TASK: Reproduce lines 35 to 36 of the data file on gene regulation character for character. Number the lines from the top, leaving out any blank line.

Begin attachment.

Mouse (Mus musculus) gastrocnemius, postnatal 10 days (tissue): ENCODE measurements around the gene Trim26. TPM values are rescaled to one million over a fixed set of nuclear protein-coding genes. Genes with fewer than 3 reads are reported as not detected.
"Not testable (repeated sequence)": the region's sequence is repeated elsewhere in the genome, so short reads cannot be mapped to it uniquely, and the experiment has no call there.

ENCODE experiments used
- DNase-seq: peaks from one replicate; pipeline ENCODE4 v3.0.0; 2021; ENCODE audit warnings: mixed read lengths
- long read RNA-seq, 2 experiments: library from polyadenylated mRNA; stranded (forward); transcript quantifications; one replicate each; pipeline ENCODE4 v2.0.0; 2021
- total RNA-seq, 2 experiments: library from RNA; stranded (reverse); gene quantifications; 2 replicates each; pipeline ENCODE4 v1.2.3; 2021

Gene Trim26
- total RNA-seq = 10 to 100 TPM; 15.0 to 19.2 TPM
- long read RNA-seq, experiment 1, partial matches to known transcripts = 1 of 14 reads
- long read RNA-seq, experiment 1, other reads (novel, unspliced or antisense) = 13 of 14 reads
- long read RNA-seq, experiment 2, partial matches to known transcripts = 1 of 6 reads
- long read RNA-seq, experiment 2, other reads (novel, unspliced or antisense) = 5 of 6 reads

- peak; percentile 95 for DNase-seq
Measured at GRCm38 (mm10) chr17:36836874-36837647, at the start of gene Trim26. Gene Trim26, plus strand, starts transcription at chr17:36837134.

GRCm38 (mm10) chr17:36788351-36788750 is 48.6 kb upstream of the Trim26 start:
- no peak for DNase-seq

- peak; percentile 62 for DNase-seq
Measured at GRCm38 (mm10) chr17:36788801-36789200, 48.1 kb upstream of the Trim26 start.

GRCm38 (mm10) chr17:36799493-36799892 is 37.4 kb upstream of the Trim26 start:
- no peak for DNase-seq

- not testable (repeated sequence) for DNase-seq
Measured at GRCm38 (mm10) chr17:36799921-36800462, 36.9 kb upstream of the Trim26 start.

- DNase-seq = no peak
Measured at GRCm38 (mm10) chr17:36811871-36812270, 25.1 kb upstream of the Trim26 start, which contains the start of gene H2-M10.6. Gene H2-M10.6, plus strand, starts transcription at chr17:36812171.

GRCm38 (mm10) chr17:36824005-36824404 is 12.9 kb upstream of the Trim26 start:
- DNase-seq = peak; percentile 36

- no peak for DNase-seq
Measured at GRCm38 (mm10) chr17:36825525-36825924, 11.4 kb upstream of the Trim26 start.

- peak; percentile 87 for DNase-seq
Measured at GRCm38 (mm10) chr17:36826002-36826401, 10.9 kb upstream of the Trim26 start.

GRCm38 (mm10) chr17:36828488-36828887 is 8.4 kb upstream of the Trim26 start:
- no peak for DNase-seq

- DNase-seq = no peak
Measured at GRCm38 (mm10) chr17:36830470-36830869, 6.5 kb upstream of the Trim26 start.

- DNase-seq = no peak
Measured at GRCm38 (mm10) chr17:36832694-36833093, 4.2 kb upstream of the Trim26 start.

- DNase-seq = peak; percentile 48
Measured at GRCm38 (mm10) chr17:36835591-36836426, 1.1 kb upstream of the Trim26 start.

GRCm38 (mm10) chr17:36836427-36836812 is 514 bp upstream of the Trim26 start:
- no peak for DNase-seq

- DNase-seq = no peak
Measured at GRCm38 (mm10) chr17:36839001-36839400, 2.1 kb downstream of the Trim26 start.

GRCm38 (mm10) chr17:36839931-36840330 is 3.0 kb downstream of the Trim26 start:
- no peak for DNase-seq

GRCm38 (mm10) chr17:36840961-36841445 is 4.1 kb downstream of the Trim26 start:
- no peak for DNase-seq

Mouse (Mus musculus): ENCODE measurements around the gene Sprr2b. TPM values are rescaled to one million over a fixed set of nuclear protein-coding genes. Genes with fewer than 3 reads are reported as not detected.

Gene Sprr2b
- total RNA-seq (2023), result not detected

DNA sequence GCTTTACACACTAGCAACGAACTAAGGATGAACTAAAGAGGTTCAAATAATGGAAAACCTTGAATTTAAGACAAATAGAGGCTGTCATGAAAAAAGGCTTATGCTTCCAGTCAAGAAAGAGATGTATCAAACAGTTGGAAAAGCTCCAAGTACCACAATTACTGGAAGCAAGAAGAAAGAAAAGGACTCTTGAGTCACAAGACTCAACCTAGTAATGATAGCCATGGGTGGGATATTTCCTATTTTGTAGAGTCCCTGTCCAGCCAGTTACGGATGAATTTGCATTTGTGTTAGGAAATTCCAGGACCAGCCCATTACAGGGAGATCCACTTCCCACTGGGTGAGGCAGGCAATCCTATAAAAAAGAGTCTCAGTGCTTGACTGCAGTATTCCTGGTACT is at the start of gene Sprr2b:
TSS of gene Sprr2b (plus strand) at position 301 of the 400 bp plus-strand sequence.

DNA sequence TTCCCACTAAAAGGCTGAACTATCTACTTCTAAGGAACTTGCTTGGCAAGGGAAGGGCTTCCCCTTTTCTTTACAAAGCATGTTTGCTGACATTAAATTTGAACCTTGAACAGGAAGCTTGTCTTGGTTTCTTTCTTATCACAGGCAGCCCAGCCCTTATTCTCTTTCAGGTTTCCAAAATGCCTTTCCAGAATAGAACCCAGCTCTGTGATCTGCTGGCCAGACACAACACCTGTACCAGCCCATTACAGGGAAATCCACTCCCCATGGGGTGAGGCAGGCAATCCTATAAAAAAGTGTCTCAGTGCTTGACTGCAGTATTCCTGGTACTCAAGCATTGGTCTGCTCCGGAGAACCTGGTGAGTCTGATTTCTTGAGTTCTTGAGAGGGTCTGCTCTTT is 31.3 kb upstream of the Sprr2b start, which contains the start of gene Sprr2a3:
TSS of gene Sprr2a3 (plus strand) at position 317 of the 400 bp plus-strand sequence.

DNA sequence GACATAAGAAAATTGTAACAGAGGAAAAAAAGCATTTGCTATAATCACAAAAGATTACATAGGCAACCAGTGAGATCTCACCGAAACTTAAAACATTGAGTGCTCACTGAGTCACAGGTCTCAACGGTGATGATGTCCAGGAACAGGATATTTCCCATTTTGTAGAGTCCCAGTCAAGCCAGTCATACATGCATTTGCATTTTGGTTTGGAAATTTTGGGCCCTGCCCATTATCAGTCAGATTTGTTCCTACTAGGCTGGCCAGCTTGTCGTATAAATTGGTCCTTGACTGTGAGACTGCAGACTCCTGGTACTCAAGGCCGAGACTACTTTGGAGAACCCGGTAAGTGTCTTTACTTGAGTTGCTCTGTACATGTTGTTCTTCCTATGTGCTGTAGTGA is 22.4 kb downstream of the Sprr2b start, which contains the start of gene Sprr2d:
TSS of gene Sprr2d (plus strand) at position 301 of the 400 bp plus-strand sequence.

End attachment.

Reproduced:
- DNase-seq = no peak
Measured at GRCm38 (mm10) chr17:36832694-36833093, 4.2 kb upstream of the Trim26 start.